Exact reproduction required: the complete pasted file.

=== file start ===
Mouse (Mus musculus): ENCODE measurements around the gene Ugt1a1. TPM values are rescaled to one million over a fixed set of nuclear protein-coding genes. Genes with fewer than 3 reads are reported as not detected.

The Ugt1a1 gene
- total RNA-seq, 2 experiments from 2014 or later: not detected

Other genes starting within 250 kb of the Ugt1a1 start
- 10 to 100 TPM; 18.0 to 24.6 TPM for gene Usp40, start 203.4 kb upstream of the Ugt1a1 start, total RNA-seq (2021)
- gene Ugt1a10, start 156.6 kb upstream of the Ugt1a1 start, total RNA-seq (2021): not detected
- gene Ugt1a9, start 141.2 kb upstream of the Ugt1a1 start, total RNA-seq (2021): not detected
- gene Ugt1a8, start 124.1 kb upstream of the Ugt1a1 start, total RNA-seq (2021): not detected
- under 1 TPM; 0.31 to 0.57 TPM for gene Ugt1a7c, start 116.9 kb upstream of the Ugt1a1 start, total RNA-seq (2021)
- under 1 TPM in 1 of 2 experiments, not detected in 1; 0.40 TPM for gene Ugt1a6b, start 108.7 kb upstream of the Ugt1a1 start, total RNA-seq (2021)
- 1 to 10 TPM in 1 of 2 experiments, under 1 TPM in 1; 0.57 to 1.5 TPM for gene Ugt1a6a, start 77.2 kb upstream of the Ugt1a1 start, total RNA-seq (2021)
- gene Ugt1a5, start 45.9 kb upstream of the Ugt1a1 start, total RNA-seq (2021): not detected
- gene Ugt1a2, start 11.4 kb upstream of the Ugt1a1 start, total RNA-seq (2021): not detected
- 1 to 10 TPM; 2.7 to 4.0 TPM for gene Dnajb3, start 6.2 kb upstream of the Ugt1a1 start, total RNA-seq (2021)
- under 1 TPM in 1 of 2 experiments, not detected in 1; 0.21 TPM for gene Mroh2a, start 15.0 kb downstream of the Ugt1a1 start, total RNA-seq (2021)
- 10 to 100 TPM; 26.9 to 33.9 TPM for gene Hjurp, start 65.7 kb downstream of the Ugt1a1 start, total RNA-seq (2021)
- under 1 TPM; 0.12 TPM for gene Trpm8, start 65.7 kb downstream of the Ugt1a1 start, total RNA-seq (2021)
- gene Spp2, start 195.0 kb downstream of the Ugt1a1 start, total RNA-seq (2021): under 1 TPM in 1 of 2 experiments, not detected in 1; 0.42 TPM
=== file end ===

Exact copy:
Mouse (Mus musculus): ENCODE measurements around the gene Ugt1a1. TPM values are rescaled to one million over a fixed set of nuclear protein-coding genes. Genes with fewer than 3 reads are reported as not detected.

The Ugt1a1 gene
- total RNA-seq, 2 experiments from 2014 or later: not detected

Other genes starting within 250 kb of the Ugt1a1 start
- 10 to 100 TPM; 18.0 to 24.6 TPM for gene Usp40, start 203.4 kb upstream of the Ugt1a1 start, total RNA-seq (2021)
- gene Ugt1a10, start 156.6 kb upstream of the Ugt1a1 start, total RNA-seq (2021): not detected
- gene Ugt1a9, start 141.2 kb upstream of the Ugt1a1 start, total RNA-seq (2021): not detected
- gene Ugt1a8, start 124.1 kb upstream of the Ugt1a1 start, total RNA-seq (2021): not detected
- under 1 TPM; 0.31 to 0.57 TPM for gene Ugt1a7c, start 116.9 kb upstream of the Ugt1a1 start, total RNA-seq (2021)
- under 1 TPM in 1 of 2 experiments, not detected in 1; 0.40 TPM for gene Ugt1a6b, start 108.7 kb upstream of the Ugt1a1 start, total RNA-seq (2021)
- 1 to 10 TPM in 1 of 2 experiments, under 1 TPM in 1; 0.57 to 1.5 TPM for gene Ugt1a6a, start 77.2 kb upstream of the Ugt1a1 start, total RNA-seq (2021)
- gene Ugt1a5, start 45.9 kb upstream of the Ugt1a1 start, total RNA-seq (2021): not detected
- gene Ugt1a2, start 11.4 kb upstream of the Ugt1a1 start, total RNA-seq (2021): not detected
- 1 to 10 TPM; 2.7 to 4.0 TPM for gene Dnajb3, start 6.2 kb upstream of the Ugt1a1 start, total RNA-seq (2021)
- under 1 TPM in 1 of 2 experiments, not detected in 1; 0.21 TPM for gene Mroh2a, start 15.0 kb downstream of the Ugt1a1 start, total RNA-seq (2021)
- 10 to 100 TPM; 26.9 to 33.9 TPM for gene Hjurp, start 65.7 kb downstream of the Ugt1a1 start, total RNA-seq (2021)
- under 1 TPM; 0.12 TPM for gene Trpm8, start 65.7 kb downstream of the Ugt1a1 start, total RNA-seq (2021)
- gene Spp2, start 195.0 kb downstream of the Ugt1a1 start, total RNA-seq (2021): under 1 TPM in 1 of 2 experiments, not detected in 1; 0.42 TPM